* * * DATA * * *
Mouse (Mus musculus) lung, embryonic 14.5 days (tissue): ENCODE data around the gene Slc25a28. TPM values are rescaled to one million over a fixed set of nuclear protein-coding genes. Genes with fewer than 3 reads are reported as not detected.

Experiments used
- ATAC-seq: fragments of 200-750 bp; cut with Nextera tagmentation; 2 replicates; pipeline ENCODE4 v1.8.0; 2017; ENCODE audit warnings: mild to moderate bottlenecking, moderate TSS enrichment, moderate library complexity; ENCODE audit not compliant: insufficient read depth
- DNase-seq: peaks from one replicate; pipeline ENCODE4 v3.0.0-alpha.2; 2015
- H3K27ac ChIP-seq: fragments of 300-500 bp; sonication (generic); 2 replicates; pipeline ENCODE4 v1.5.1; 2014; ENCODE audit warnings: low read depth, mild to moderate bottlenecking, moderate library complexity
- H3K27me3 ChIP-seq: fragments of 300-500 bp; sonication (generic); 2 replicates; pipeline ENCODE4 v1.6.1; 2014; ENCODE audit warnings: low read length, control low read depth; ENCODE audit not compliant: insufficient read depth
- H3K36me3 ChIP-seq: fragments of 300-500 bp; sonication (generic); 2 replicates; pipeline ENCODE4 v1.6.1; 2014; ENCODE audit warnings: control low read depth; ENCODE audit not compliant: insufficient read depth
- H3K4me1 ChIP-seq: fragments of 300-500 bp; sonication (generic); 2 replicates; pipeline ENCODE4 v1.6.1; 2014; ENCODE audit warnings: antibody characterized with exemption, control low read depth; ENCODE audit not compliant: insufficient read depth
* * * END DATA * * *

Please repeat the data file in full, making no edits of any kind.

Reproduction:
Mouse (Mus musculus) lung, embryonic 14.5 days (tissue): ENCODE data around the gene Slc25a28. TPM values are rescaled to one million over a fixed set of nuclear protein-coding genes. Genes with fewer than 3 reads are reported as not detected.

Experiments used
- ATAC-seq: fragments of 200-750 bp; cut with Nextera tagmentation; 2 replicates; pipeline ENCODE4 v1.8.0; 2017; ENCODE audit warnings: mild to moderate bottlenecking, moderate TSS enrichment, moderate library complexity; ENCODE audit not compliant: insufficient read depth
- DNase-seq: peaks from one replicate; pipeline ENCODE4 v3.0.0-alpha.2; 2015
- H3K27ac ChIP-seq: fragments of 300-500 bp; sonication (generic); 2 replicates; pipeline ENCODE4 v1.5.1; 2014; ENCODE audit warnings: low read depth, mild to moderate bottlenecking, moderate library complexity
- H3K27me3 ChIP-seq: fragments of 300-500 bp; sonication (generic); 2 replicates; pipeline ENCODE4 v1.6.1; 2014; ENCODE audit warnings: low read length, control low read depth; ENCODE audit not compliant: insufficient read depth
- H3K36me3 ChIP-seq: fragments of 300-500 bp; sonication (generic); 2 replicates; pipeline ENCODE4 v1.6.1; 2014; ENCODE audit warnings: control low read depth; ENCODE audit not compliant: insufficient read depth
- H3K4me1 ChIP-seq: fragments of 300-500 bp; sonication (generic); 2 replicates; pipeline ENCODE4 v1.6.1; 2014; ENCODE audit warnings: antibody characterized with exemption, control low read depth; ENCODE audit not compliant: insufficient read depth